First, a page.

Appellant next contends that even if the cause of action is not barred, the facts adduced at the trial do not support that court's finding that a fraudulent misrepresentation had been made. The plaintiffs alleged that the fraud consisted in the defendants asserting a fact to be true, i. e., that the tract sold to them contained 94 acres, in a manner not warranted by the information then and there possessed by the defendants. Civil Code, sec. 1572(2). But, by their own admission, defendants never did know the exact number of acres contained in the tract, and the basis of their representation was only what they had been told by prior owners. Therefore, it would seem that the trial court could hold this was not sufficient ground to warrant the representation made to the plaintiffs, and hence defendants were guilty of fraud.
There is the further contention that the finding of fraud cannot stand because the defendants did not actually communicate the representation to the plaintiffs. The appellant is partially correct, because there was never any discussion directly among the parties. However, defendants contacted Stephens and Snyder, the real estate brokers, and made their representation to them, and they in turn communicated it to the plaintiffs. If, in fact, Stephens and Snyder were the agents of the defendants for the sale of this property, as the court found, then they are responsible for their statements. Newcomb v. Title Guarantee & Trust Co., 131 Cal.App. 329, 21 P.2d 456, 22 P.2d 552.
Appellant maintains Stephens and Snyder could not have been agents of defendants because their authority was not in writing as required by Section 1624(5) of the Civil Code which provides that an agreement authorizing employment of an agent or broker to purchase or sell real estate for compensation or commission must be in writing. This section has no application to the controversy presented by the case at bar. It is limited to a situation where the agent or broker is seeking to collect his compensation or commission from the landowner. Brand v. Mantor, 6 Cal.App.2d 126, 44 P.2d 390.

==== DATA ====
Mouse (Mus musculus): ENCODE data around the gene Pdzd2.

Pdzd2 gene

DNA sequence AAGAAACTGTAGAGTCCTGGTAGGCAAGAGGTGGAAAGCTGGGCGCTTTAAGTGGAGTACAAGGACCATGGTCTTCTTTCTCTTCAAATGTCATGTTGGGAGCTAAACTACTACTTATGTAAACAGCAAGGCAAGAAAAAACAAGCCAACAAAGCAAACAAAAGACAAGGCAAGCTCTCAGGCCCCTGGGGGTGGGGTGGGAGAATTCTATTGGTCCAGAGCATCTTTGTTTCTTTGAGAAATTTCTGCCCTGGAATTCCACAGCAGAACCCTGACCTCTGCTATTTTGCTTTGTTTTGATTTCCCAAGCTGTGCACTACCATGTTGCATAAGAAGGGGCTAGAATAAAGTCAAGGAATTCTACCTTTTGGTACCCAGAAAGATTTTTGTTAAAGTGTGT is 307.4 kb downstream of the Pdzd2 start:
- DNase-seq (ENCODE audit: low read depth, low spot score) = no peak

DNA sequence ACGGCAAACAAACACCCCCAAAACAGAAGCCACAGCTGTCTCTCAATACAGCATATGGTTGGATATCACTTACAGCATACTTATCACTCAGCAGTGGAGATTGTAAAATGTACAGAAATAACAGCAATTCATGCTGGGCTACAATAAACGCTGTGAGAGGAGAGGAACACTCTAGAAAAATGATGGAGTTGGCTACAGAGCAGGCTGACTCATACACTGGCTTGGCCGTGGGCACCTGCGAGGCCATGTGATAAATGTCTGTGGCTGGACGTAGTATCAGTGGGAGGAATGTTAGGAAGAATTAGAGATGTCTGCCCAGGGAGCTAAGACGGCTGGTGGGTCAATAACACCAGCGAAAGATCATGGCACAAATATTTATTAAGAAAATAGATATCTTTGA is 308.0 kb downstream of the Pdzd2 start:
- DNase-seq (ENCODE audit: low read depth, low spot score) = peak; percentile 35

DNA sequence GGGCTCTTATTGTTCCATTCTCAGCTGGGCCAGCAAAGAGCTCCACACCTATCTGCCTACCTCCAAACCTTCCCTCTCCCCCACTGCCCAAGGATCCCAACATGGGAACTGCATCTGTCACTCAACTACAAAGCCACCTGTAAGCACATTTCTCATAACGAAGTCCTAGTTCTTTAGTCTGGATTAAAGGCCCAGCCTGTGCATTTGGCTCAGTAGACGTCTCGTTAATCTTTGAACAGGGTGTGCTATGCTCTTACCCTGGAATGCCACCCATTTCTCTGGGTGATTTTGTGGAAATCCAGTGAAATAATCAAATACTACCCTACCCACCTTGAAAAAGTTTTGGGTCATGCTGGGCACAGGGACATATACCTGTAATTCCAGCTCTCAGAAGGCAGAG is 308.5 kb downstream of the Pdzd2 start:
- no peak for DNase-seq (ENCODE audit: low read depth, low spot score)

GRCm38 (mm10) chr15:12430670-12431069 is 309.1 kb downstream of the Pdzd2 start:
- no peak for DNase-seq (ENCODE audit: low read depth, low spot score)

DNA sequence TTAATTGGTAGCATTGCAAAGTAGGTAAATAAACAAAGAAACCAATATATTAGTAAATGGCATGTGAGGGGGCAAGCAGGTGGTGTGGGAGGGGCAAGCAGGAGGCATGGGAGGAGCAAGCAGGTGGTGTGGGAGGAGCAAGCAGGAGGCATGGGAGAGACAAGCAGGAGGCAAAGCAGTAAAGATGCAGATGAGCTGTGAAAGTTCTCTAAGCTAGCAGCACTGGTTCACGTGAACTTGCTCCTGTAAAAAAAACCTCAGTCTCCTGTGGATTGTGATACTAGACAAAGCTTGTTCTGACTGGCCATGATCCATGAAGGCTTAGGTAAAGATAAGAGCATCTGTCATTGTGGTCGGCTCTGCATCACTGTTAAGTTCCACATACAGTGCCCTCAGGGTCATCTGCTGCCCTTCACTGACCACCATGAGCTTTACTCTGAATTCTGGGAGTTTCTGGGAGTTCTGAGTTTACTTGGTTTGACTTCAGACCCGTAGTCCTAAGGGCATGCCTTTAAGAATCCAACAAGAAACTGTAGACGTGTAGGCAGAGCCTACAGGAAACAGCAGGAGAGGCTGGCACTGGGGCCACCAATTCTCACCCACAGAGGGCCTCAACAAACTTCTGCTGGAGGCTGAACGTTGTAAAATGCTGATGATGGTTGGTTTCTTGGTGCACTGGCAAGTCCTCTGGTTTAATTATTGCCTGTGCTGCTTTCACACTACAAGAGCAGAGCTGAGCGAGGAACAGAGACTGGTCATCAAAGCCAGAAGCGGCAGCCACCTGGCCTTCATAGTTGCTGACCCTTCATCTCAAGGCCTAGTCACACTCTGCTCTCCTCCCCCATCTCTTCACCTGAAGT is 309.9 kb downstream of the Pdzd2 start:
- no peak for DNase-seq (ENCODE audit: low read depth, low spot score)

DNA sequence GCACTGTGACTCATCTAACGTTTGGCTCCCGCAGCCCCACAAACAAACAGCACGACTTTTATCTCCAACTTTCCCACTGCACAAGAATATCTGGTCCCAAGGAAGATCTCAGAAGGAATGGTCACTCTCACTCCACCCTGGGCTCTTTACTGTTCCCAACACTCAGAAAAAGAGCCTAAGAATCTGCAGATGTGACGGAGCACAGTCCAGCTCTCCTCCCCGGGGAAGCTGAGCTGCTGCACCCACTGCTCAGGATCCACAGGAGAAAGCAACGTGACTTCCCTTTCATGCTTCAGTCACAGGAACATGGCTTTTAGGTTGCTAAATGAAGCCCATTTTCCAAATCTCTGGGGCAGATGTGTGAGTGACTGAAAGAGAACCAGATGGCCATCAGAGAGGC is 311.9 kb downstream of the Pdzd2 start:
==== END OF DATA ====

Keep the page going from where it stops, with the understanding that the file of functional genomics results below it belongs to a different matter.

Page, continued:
Even if the authority to sell must be in writing, there is ample evidence in the record that there was sufficient written authority. This is so because it is not necessary that there be a specific memorandum granting authority, and it will suffice if there is an inferential adoption in the deed or escrow instructions. Menveg v. Fishbaugh, 123 Cal.App. 460, 11 P.2d 438. In the present case there was such an inferential adoption by the fact that the defendants, under the terms of the escrow instructions, agreed to pay the brokers. Therefore, we conclude that the evidence adequately bears out the finding that the defendants were guilty of fraud.
Since the granting of reformation of a deed and the abatement of the purchase price can be sustained on the fraud theory alone, we do not deem it necessary to discuss appellant's contentions regarding the findings as to mutual mistake. However appellant does take issue with the damages awarded to plaintiffs. He contends that since the damages for fraud are based on the difference between actual value of that which the defrauded person parted with and the actual value of that which he received, there was no evidence in the record to support the damages, because the court refused to allow defendants to introduce evidence as to the value of the tract at the time of the sale without reference to the number of acres. We cannot agree with this argument. The trial court determined the amount of damages by multiplying the deficiency in acreage (approximately 14) by the agreed price per acre ($600) and then added interest, etc. We find ample authority to sustain this method of determining damages under the facts here presented. Riverside Rancho Corporation v. Cowan, 88 Cal.App.2d 197, 198 P.2d 526.
The judgment is affirmed.
VAN DYKE, P. J., and SCHOTTKY, J., concur. Hearing denied; TRAYNOR, J., dissenting. DOOLING, J. pro tem., sitting in place of SPENCE, J.